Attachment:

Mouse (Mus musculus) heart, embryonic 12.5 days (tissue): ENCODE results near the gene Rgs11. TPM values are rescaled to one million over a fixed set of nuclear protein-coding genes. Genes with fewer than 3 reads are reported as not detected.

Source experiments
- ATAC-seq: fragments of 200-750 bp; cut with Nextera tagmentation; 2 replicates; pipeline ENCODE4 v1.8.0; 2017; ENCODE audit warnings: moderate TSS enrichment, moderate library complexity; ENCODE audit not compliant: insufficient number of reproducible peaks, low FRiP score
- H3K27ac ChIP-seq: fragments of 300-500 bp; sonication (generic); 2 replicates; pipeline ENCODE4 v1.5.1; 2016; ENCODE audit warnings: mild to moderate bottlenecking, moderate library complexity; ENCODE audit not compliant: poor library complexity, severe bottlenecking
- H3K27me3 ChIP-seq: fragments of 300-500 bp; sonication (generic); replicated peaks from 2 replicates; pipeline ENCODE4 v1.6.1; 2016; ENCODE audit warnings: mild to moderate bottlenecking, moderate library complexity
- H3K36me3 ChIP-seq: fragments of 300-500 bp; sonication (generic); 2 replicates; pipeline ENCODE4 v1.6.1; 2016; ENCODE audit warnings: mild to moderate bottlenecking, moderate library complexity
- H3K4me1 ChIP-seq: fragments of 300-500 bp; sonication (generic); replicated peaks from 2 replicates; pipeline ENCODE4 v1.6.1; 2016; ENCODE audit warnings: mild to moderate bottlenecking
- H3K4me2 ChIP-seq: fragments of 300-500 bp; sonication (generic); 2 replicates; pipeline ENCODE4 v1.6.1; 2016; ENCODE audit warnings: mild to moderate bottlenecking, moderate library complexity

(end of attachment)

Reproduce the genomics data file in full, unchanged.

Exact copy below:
Mouse (Mus musculus) heart, embryonic 12.5 days (tissue): ENCODE results near the gene Rgs11. TPM values are rescaled to one million over a fixed set of nuclear protein-coding genes. Genes with fewer than 3 reads are reported as not detected.

Source experiments
- ATAC-seq: fragments of 200-750 bp; cut with Nextera tagmentation; 2 replicates; pipeline ENCODE4 v1.8.0; 2017; ENCODE audit warnings: moderate TSS enrichment, moderate library complexity; ENCODE audit not compliant: insufficient number of reproducible peaks, low FRiP score
- H3K27ac ChIP-seq: fragments of 300-500 bp; sonication (generic); 2 replicates; pipeline ENCODE4 v1.5.1; 2016; ENCODE audit warnings: mild to moderate bottlenecking, moderate library complexity; ENCODE audit not compliant: poor library complexity, severe bottlenecking
- H3K27me3 ChIP-seq: fragments of 300-500 bp; sonication (generic); replicated peaks from 2 replicates; pipeline ENCODE4 v1.6.1; 2016; ENCODE audit warnings: mild to moderate bottlenecking, moderate library complexity
- H3K36me3 ChIP-seq: fragments of 300-500 bp; sonication (generic); 2 replicates; pipeline ENCODE4 v1.6.1; 2016; ENCODE audit warnings: mild to moderate bottlenecking, moderate library complexity
- H3K4me1 ChIP-seq: fragments of 300-500 bp; sonication (generic); replicated peaks from 2 replicates; pipeline ENCODE4 v1.6.1; 2016; ENCODE audit warnings: mild to moderate bottlenecking
- H3K4me2 ChIP-seq: fragments of 300-500 bp; sonication (generic); 2 replicates; pipeline ENCODE4 v1.6.1; 2016; ENCODE audit warnings: mild to moderate bottlenecking, moderate library complexity